Is Peer to Peer lending an alternative to a cash ISA?
Last month’s article on cash Individual Savings Accounts (ISAs) sparked some interesting emails to arrive in the Savings Guru inbox. Many people hadn’t realised that the same non-ISA savings account often paid a significantly lower interest rate and that the tax benefits to savings in an ISA were not there for so many savers with the advent of the new personal savings allowance.
A number of you had seen the advent of the new Innovative Finance ISA for Peer to Peer lending and wondered how these worked, if they had a separate allowance to cash ISAs and whether they were a better alternative to cash ISAs. So here’s my overview and thoughts on Peer to Peer lending and the new Innovative Finance ISA:
What is Peer to Peer Lending?
Peer to peer (P2P) lenders effectively replace banks as the middleman in financial transactions by matching savers with borrowers. These borrowers can be individuals or companies. Whereas banks operate on what is known as Net Interest Margin (NIM), which is the difference between the interest rate money is paid to savers and the rate paid by borrowers, P2P companies typically charge a fee (which is taken from the return, rather than being paid upfront by savers) for their match making.
Is my money protected?
The big difference between P2P companies and banks is that there is no financial protection for savers with P2P whereas savers with banks are protected by the Financial Services Compensation Scheme (FSCS), within the scheme limits. There is a chance that savers can lose their money.
How risky is P2P?
It is possible that savers could lose all their money but P2P firms do a number of things to limit risk for savers. Money is spread across a number of borrowers to limit the risk of loss e.g. if a saver puts £1,000 in, this may be lent to 50 borrowers who get £20 each. The P2P firms also carry out their own checks on the borrowers and many grade them according to the level of risk. A savers portfolio can therefore have a range of borrowers in with differing interest rates to reflect the risk.
Is P2P unregulated?
No – since 1st April 2014, the industry has been regulated by the Financial Conduct Authority which requires firms to present information clearly to customers, be honest about the risks involved and have contingency plans (in case things go wrong). Firms who don’t follow the rules can be fined or face sanctions from the regulator.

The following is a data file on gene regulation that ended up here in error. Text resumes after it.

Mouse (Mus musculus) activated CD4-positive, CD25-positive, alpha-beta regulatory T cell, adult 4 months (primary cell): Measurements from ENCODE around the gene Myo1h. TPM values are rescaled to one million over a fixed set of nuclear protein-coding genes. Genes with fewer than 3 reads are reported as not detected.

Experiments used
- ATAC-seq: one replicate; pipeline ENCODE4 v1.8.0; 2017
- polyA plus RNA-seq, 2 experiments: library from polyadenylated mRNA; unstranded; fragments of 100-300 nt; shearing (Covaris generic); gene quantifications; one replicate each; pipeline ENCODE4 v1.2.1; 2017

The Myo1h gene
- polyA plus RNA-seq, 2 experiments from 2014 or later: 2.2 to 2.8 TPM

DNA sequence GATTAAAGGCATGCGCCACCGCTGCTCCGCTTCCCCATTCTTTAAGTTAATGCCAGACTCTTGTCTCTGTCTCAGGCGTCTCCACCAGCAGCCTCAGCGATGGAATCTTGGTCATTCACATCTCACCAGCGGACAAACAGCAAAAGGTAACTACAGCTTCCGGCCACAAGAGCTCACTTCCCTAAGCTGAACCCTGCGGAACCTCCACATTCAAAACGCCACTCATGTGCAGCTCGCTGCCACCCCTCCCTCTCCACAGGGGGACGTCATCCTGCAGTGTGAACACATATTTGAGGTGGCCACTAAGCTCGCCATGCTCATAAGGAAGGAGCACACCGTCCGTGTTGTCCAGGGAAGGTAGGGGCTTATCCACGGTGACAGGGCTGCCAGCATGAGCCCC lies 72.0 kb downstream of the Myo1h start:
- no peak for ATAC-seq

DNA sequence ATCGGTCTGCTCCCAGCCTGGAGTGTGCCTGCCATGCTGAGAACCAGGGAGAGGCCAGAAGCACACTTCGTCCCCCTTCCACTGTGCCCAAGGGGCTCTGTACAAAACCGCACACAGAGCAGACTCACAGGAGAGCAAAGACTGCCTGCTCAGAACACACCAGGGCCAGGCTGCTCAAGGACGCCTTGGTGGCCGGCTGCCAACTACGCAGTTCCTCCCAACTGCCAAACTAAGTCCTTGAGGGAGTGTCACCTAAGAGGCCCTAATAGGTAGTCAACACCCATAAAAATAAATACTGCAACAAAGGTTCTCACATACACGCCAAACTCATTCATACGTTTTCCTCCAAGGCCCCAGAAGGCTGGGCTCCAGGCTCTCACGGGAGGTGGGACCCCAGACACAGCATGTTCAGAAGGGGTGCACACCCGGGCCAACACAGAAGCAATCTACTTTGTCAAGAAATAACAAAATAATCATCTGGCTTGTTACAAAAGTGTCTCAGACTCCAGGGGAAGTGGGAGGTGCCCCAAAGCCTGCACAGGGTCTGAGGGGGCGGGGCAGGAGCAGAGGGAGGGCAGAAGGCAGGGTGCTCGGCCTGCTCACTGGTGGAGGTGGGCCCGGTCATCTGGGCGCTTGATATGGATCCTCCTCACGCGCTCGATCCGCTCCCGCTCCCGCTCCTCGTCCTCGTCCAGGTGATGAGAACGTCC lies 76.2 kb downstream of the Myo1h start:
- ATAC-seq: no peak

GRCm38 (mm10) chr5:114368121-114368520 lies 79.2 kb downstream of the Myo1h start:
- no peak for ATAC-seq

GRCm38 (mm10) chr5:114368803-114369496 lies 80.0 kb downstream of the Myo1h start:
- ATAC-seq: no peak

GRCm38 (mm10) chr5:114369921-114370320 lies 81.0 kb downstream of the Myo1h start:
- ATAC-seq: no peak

What’s the attraction to save with a P2P instead of a bank?
For savers, the projected interest rates on offer are far higher than those on a savings account. With the best instant savings account paying 1.30% and the top five year rate offering 2.60%, returns of 4 – 6% from the major P2P firms compare favourably and this has made them attractive for many savers, despite the risks.
How does the Innovative Finance ISA work?
It works very similar to a normal ISA. There’s no separate allowance so the £20,000 ISA allowance applies which means that savers can use it all on an IF ISA or put hold sums up to £20,000 across cash, stocks and shares and IF ISAs. Interest on P2P investments is treated the same as bank interest from a tax perspective so anything over the personal savings allowance limits (£1,000 for basic rate taxpayers and £500 for higher rate taxpayers) is liable to tax. With the potential for higher returns, the IF ISA is popular as the personal savings allowance limits can potentially be breached on much smaller sums than a savings account.
How popular is P2P lending?
In January this year, the Peer to Peer Finance Association, a body that represents a number of P2P firms, including some of the largest, announced that lending on its members platforms had exceeded £8bn. While the overall size of the market in the UK is hard to predict exactly, we estimate it is approximately £12 – 15bn. This is dwarfed by the £1.5tr held by banks but P2P continues to grow quickly. Zopa, the oldest P2P lender, was only set up in 2005 so the industry has developed rapidly.
Is there anything else to be aware of?
With a savings account, savers start earning interest on the day they put their money in. With P2P lending, this will be when your funds can be matched to a borrower – this is not always straight away. It may only be a few days but, with larger amounts, it could take a few weeks to drip feed it in.
Similarly, although some P2P firms offer accounts where you can access your money relatively quickly, this isn’t always instant like it is with a bank savings account so make sure you understand what you are investing in and how you can get your money back.
So, should you consider P2P?
My view is that P2P is definitely worth considering. There are risks involved so savers shouldn’t put all their money in to P2P but it is worth considering putting in a proportion – perhaps something like 5 – 15%. Savers who are debt free and willing to take some risk over the longer term may want to considering trying it out by putting in small amounts initially to get used to it.
If you are interested in finding out more, the two largest firms, who are both members of the Peer to Peer Finance Association, are worth having a look at:
Zopa lends money to individuals wanting personal loans and offers projected returns of 4% in its ‘Core’ product and 4.6% in its ‘Plus’ product and savers can invest from £1,000.
Funding Circle lends to businesses and has an autobid system which spreads your money across a wide range of borrowers. It has two products, Conservative and Balanced which have projected returns of 4.80% and 7.20% after fees and bad debts.
There are a huge number of smaller firms also worth exploring including Proplend, who offer projected returns of 5% - 12% on property lending and Market Invoice, who lend money on invoices and loans to British businesses.